E418 (Gellan Gum) – Side Effects, Food Sources, Substitutes, Health Benefits

E418 (Gellan Gum) – Side Effects, Food Sources, Substitutes, Health Benefits:

E418, or Gellan Gum, is a polysaccharide produced by the bacterium Sphingomonas elodea.

This bacterium was discovered in the 80s in the US and is obtained by fermenting starch. It received full food approval from the U.S. FDA in 1992.

Due to the fact that E418 is stable at temperatures of 120° C and that it takes half the amount of agar, it was used to replace the latter in the composition of the environments needed for the growth of microorganisms, especially thermophilic ones.

It was first introduced in the food industry in Japan (1988). It was subsequently approved for use in food in many countries, including the European Union.

E418 is used as a thickener, emulsifier, stabilizer, and substitute for gelatin in products. It can also be used in sorbet and ice cream recipes which behave as a fluid gel after churning.

It is not cytotoxic (the quality of being toxic to cells) and can be injected into tissues.

Is It Vegan?

Since it is produced from bacteria fermentation, this product can be consumed by vegans and vegetarians. However, gellan gum produced from whey is not vegan.

Food Sources of E418

The most important sources are: dairy products, candy, creams, emulsified fat with or without flavorings, sauces, toppings, dressings, ice cream, processed fruit and vegetables, canned products, meat products, fish, eggs, spices, soup, edible membranes, vegetable protein products, supplements, soy milk, sodas, etc.

Health Benefits

Similar to locust bean gum, this product has also been studied in humans as a potential cholesterol-lowering compound.

It gum was also successfully used for the microencapsulation of temperature-sensitive probiotics such as Bifidobacterium longum ATCC 15707.

Side Effects of Gellan Gum

It has a laxative effect if consumed in large quantities due to the fermentation of intestinal flora. However, its gum is not cytotoxic and can be injected into tissues.

Apart from this, there were no other side effects noticed; however, keep in mind that these tests were conducted on short periods of time (less than a month), and thus, long-term effects are still unknown as they have not been studied yet.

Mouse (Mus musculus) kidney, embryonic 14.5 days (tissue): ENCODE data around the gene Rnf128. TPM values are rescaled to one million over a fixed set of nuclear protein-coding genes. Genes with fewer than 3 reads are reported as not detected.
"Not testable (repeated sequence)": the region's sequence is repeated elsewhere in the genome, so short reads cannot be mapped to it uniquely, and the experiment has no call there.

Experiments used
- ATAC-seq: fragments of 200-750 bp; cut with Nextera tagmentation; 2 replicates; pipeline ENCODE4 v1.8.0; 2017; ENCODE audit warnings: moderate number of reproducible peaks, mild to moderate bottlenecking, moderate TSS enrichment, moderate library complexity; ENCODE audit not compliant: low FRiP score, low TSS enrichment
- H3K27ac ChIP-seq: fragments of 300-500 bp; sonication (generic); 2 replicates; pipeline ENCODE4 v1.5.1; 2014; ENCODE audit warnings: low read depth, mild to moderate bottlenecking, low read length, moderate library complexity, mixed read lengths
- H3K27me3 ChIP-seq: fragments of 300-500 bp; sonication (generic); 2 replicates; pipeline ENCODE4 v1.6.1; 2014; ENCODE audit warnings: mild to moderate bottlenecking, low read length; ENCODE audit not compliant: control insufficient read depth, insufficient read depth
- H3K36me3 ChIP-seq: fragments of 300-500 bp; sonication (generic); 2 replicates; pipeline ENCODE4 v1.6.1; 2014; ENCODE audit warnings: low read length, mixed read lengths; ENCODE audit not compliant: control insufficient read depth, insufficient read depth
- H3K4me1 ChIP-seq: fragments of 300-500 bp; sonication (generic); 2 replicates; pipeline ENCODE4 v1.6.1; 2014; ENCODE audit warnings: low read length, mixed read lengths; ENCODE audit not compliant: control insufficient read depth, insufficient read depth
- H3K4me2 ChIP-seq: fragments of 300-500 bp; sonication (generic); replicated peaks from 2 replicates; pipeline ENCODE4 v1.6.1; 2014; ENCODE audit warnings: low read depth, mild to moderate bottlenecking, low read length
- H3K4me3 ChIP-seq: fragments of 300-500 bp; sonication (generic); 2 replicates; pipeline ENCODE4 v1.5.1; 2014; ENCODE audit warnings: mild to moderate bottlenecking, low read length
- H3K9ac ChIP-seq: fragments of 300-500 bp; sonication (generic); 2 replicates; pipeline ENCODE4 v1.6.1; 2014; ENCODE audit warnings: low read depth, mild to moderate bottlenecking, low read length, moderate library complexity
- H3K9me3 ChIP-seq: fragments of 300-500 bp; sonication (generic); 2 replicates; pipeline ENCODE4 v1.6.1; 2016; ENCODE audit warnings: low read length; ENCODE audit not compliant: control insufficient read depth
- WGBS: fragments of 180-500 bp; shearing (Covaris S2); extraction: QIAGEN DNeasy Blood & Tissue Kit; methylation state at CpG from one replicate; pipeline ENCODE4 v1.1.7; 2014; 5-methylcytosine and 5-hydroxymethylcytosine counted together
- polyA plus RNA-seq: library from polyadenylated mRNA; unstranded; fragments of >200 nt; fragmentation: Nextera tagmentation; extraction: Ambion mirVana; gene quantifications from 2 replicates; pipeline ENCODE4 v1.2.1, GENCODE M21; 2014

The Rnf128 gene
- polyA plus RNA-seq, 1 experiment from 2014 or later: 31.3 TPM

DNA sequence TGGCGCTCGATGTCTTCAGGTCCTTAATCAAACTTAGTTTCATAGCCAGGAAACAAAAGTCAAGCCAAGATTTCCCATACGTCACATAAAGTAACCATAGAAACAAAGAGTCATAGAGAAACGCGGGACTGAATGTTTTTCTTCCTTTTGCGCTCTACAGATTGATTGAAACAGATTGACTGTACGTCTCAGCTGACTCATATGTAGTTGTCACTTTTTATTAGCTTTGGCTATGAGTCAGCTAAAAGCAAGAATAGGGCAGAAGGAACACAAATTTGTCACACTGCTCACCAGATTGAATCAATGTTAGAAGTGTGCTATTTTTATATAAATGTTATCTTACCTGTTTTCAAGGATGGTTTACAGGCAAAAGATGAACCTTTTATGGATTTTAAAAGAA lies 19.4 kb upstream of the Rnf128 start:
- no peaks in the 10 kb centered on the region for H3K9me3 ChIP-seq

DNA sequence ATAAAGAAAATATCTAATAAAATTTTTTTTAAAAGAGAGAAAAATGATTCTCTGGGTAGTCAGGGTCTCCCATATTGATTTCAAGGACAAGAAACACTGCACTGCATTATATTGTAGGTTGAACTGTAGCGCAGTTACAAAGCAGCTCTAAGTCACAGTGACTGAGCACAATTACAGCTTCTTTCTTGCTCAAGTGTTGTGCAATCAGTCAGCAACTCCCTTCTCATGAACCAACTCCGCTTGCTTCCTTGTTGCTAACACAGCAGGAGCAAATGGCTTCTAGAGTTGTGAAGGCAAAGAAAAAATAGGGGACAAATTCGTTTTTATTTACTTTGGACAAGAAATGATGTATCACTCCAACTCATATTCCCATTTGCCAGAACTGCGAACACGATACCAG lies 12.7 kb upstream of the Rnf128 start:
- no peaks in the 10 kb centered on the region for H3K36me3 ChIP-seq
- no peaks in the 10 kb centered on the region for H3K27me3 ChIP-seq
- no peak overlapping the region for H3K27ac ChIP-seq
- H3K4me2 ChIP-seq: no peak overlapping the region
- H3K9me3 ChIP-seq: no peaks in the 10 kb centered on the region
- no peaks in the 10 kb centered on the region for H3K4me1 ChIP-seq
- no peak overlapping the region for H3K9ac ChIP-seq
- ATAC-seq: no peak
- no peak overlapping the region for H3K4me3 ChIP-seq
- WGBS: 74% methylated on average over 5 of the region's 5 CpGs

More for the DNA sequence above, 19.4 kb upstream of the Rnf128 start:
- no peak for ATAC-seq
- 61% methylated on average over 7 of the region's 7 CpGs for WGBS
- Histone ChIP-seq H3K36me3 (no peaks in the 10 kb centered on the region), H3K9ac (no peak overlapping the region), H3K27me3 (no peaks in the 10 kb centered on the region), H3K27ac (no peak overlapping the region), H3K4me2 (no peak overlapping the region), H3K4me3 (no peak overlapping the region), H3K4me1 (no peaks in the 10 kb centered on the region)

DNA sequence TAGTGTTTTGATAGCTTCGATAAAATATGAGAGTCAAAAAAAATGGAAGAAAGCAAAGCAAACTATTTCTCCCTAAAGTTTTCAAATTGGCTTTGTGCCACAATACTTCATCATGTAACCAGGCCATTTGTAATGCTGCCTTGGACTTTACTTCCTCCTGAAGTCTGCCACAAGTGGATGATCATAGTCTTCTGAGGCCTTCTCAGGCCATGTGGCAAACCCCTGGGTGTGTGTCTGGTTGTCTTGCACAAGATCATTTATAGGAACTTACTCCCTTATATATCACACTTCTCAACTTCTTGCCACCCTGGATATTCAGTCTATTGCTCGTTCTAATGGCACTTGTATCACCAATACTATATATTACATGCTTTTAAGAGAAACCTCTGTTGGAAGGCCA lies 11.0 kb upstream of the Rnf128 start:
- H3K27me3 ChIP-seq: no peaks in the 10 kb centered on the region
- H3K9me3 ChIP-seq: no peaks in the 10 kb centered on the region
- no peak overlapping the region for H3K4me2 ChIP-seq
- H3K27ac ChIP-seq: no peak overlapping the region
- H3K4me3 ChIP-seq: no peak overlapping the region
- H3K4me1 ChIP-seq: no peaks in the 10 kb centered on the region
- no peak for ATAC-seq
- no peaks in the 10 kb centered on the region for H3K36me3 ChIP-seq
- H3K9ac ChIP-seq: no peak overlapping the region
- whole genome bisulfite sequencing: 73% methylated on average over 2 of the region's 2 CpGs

It is not allowed in foods for infants and young children. It is also advised that pregnant women should avoid foods containing E418.


This product can be substituted with xanthan gum, guar gum, and locust bean gum, all similar products which are used to help stabilize, bind, and texturize products.

Xanthan Gum

Both xanthan and gellan gums are polysaccharides made by fermentation of Xanthomonas campestris and Pseudomonas elode.

It is commonly used in foods made with gluten-free flour, where it acts as a gluten substitute of sorts by binding the food together. Xanthan gum, 1 percent, can produce a substantial increase in the viscosity of a liquid.

Moreover, according to a 2009 study, xanthan gum substantially retarded tumor growth and prolonged the survival of mice who had melanoma.

Note – it is accepted as a safe food additive in the European Union, the United States, Canada, and many other countries, with E number E415.

Guar Gum

It is derived from the sap of the acacia tree. Guar is used in ice creams and coconut milk. Also, it is one of the most frequently used binding gums in most baked gluten-free products and gluten-free recipes.

Note – guar gum is more soluble than locust bean gum due to its extra galactose branch points.

Locust Bean Gum

It is a natural food additive that comes from the carob seeds of the carob tree. This type of gum substantially improves gel strength and texture. Locust bean gum occurs as a white to yellow-white powder. 

Also, it prevents syneresis when used in combination with carrageenans.


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